• Micro plastics of size less than 5mm and 5 to 10 mm were recorded in the gut of pelagics.
  • Ghost nets were observed in the coastal and oceanic waters along west coast


  • Minicoy atoll had average biomass of 500 g m-2 wet weight of underground parts (rhizomes and roots) but had only 96 g m-2 of leaves indicating the canopy loss (leaf biomass) owing to herbivory by green turtles
  • Protocol for restoration of mangroves especially Rhizophora mucronata was developed, through participatory approach as a community based programme for Central Kerala.
  • Underwater explorative survey in the Palk Bay, revealed that three types of sea grass beds (i) Coral reef associated sea grass bed as observed in Mandapam area (ii) Mangrove associated sea grass bed as in in Adirampattinam, Mallipattinam and Sethupavachatramarea and (iii) Shallow sandy bottom sea grass bed as found in Thondi, Kottaipattinam and Jegathapattinam area.


  • The stomach contents of seven species of marine mammals consisting of 11 finless porpoise, spinner dolphin, bottlenose dolphin, Indo-pacific humpbacked dolphins, Risso’s dolphin, tropical spotted dolphin and long beaked common dolphin indicated that the cetaceans feed mostly on teleosts with wide range of trophic levels.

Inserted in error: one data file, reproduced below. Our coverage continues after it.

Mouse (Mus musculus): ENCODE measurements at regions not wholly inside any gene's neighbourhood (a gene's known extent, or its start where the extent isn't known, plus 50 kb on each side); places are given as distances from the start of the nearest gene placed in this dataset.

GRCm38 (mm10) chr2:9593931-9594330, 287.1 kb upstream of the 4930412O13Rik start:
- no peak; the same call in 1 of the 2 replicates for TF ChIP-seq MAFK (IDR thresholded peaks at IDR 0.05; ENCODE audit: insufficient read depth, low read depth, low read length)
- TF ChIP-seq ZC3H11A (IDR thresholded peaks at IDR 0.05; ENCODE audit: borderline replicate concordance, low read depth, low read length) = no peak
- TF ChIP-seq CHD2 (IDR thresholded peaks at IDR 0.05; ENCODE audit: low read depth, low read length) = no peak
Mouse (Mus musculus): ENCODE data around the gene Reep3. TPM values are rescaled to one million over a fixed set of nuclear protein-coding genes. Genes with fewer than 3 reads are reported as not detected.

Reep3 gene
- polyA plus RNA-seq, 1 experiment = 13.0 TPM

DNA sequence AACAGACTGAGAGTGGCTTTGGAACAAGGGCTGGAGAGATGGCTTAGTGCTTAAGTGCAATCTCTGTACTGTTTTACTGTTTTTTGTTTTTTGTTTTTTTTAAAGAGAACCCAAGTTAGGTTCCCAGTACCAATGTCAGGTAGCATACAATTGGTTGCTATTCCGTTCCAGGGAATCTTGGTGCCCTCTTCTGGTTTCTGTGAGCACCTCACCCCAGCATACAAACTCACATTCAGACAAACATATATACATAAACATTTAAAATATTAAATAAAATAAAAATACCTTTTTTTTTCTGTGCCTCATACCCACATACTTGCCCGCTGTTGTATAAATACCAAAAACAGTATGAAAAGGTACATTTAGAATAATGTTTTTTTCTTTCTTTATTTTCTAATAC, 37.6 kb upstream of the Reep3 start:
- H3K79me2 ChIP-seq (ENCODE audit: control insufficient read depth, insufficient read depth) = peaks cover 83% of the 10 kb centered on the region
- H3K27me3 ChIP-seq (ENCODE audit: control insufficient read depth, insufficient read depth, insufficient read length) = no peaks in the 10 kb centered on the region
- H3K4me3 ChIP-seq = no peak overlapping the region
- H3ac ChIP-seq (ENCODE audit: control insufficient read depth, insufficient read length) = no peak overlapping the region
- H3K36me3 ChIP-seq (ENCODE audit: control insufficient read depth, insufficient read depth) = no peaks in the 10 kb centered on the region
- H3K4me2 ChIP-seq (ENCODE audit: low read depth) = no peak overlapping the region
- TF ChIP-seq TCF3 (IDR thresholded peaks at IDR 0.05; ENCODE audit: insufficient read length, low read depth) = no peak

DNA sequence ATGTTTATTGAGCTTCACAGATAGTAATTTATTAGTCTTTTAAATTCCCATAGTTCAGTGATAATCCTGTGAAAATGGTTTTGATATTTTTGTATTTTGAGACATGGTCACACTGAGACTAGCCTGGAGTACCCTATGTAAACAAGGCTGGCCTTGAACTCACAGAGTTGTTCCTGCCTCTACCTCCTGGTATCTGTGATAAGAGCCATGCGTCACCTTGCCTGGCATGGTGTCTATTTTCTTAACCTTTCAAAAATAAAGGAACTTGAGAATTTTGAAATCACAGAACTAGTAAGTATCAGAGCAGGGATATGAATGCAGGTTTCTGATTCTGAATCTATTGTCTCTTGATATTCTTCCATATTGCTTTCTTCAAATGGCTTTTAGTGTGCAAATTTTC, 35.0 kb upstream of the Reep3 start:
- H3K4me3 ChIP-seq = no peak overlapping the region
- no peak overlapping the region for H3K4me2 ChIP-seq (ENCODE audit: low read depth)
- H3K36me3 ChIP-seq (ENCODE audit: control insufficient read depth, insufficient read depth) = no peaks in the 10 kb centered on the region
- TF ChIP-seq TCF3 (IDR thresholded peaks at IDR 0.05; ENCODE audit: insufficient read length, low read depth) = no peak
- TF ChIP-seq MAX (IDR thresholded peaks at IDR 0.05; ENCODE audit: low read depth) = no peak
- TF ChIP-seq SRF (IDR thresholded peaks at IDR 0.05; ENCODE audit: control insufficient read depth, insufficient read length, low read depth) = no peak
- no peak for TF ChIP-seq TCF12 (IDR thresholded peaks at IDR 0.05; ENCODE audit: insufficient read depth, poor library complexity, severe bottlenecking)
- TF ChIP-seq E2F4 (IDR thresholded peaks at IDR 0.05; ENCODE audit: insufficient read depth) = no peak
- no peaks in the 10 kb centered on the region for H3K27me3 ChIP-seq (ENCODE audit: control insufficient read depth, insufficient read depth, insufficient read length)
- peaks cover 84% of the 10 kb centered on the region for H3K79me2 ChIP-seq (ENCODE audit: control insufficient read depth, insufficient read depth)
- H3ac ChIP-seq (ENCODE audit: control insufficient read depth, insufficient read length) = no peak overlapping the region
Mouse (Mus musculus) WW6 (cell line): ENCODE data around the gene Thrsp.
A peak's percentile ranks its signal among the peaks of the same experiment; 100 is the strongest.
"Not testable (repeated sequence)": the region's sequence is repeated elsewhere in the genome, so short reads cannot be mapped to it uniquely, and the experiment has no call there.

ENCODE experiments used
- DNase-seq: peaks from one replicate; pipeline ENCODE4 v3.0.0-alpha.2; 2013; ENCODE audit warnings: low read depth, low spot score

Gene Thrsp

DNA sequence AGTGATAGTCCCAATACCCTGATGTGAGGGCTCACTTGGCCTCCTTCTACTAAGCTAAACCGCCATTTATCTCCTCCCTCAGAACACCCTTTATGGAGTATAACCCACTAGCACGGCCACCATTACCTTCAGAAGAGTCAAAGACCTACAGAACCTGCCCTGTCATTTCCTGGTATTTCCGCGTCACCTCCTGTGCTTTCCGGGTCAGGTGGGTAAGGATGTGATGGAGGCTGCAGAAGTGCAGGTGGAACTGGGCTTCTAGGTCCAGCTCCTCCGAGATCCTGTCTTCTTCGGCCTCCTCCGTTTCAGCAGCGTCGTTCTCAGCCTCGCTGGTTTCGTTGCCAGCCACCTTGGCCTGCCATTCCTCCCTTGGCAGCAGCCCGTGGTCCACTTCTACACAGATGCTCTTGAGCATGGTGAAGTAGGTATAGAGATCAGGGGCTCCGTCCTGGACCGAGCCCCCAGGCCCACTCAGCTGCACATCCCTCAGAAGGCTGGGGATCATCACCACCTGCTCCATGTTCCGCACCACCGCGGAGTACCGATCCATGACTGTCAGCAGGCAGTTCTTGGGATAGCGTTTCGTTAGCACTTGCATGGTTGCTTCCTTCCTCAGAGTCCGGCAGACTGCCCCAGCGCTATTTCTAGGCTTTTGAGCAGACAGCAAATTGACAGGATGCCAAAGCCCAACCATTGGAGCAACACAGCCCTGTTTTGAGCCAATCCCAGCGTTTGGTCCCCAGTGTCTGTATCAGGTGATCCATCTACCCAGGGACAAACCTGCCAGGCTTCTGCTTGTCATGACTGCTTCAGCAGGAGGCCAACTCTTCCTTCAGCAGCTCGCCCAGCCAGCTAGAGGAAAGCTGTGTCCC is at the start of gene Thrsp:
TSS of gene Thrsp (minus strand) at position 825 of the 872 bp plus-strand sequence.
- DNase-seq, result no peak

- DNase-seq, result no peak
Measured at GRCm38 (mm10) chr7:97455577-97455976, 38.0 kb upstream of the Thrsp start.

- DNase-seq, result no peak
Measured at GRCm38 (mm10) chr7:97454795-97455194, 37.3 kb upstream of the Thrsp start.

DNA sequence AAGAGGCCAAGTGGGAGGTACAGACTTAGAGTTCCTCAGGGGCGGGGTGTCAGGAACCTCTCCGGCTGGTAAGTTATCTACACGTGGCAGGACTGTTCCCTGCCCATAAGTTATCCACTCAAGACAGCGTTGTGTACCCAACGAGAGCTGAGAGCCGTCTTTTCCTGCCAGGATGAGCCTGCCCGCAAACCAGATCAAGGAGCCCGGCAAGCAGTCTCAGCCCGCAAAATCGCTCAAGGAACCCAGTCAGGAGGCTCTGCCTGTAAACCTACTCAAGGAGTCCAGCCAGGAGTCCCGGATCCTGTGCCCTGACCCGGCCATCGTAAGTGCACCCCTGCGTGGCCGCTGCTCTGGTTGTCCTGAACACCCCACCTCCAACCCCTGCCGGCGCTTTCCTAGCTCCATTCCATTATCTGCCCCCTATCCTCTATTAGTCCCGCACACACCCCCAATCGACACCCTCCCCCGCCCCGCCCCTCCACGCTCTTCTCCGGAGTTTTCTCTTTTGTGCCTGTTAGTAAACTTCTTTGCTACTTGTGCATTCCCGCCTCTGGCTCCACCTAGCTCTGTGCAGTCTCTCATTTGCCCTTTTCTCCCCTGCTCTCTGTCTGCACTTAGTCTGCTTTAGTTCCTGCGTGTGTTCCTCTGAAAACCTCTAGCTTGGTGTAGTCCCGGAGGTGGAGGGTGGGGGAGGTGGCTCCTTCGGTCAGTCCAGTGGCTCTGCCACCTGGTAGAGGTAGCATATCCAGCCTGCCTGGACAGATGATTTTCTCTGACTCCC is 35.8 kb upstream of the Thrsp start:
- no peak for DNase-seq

• Based on index that included frequency of occurrence, percentage by number and by weight, the oil sardine (Sardinella longiceps)was the most important prey in the marine mammal sample.
  • Muscle, liver and kidney samples from 33 incidentally caught and stranded marine mammals at six sampling locations showed that the trace metals’ concentrations in the samples were low compared to those from other parts of world.
  • Blubber samples from 37 individuals belonging to eight species of marine mammals were analysed for organochlorine pesticides. The concentrations of ?HCHs (BHCs), ?DDTs and chlordanes were generally lower than the values reported from other parts of the world.
  • Dugong scars observed in Palk Bay Sea grass beds during September 2013


  • It is estimated that the seaweed biomass along the Indian coast is capable of utilizing 9052 t CO2/d against emission of 365 t CO2 /d indicating a net carbon credit of 8687 t/d.